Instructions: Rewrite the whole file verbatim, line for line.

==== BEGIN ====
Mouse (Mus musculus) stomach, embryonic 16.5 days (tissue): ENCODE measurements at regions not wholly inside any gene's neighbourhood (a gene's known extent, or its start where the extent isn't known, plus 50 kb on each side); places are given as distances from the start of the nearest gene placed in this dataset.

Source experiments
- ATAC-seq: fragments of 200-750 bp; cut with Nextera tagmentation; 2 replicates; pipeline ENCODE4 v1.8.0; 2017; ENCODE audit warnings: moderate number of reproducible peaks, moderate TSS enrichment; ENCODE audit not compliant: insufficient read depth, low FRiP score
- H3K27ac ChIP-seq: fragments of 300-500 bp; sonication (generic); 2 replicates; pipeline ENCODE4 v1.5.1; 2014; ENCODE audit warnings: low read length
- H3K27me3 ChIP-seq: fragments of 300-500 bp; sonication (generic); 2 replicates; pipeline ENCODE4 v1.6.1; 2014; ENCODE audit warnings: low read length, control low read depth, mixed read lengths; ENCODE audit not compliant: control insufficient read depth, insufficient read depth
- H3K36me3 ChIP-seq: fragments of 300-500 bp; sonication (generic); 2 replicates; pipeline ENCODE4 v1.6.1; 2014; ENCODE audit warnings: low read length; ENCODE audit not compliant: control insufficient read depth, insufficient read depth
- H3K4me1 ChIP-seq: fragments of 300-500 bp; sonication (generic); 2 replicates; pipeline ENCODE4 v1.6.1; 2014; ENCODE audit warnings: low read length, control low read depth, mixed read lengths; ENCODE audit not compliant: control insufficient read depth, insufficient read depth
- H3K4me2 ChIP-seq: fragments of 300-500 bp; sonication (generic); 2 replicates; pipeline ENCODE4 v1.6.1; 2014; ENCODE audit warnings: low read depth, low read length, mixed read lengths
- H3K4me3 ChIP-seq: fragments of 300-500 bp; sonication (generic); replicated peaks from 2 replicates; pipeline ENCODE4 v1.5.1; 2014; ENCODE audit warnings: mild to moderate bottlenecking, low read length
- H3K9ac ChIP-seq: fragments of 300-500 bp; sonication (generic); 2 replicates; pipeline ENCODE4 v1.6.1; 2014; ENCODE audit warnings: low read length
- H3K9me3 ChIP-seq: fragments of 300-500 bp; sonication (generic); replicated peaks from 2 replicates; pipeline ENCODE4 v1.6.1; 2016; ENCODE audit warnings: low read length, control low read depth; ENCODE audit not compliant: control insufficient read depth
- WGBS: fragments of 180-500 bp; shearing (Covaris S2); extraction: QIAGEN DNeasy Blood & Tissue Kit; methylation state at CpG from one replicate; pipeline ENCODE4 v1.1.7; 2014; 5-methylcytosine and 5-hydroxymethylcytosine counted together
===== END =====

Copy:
Mouse (Mus musculus) stomach, embryonic 16.5 days (tissue): ENCODE measurements at regions not wholly inside any gene's neighbourhood (a gene's known extent, or its start where the extent isn't known, plus 50 kb on each side); places are given as distances from the start of the nearest gene placed in this dataset.

Source experiments
- ATAC-seq: fragments of 200-750 bp; cut with Nextera tagmentation; 2 replicates; pipeline ENCODE4 v1.8.0; 2017; ENCODE audit warnings: moderate number of reproducible peaks, moderate TSS enrichment; ENCODE audit not compliant: insufficient read depth, low FRiP score
- H3K27ac ChIP-seq: fragments of 300-500 bp; sonication (generic); 2 replicates; pipeline ENCODE4 v1.5.1; 2014; ENCODE audit warnings: low read length
- H3K27me3 ChIP-seq: fragments of 300-500 bp; sonication (generic); 2 replicates; pipeline ENCODE4 v1.6.1; 2014; ENCODE audit warnings: low read length, control low read depth, mixed read lengths; ENCODE audit not compliant: control insufficient read depth, insufficient read depth
- H3K36me3 ChIP-seq: fragments of 300-500 bp; sonication (generic); 2 replicates; pipeline ENCODE4 v1.6.1; 2014; ENCODE audit warnings: low read length; ENCODE audit not compliant: control insufficient read depth, insufficient read depth
- H3K4me1 ChIP-seq: fragments of 300-500 bp; sonication (generic); 2 replicates; pipeline ENCODE4 v1.6.1; 2014; ENCODE audit warnings: low read length, control low read depth, mixed read lengths; ENCODE audit not compliant: control insufficient read depth, insufficient read depth
- H3K4me2 ChIP-seq: fragments of 300-500 bp; sonication (generic); 2 replicates; pipeline ENCODE4 v1.6.1; 2014; ENCODE audit warnings: low read depth, low read length, mixed read lengths
- H3K4me3 ChIP-seq: fragments of 300-500 bp; sonication (generic); replicated peaks from 2 replicates; pipeline ENCODE4 v1.5.1; 2014; ENCODE audit warnings: mild to moderate bottlenecking, low read length
- H3K9ac ChIP-seq: fragments of 300-500 bp; sonication (generic); 2 replicates; pipeline ENCODE4 v1.6.1; 2014; ENCODE audit warnings: low read length
- H3K9me3 ChIP-seq: fragments of 300-500 bp; sonication (generic); replicated peaks from 2 replicates; pipeline ENCODE4 v1.6.1; 2016; ENCODE audit warnings: low read length, control low read depth; ENCODE audit not compliant: control insufficient read depth
- WGBS: fragments of 180-500 bp; shearing (Covaris S2); extraction: QIAGEN DNeasy Blood & Tissue Kit; methylation state at CpG from one replicate; pipeline ENCODE4 v1.1.7; 2014; 5-methylcytosine and 5-hydroxymethylcytosine counted together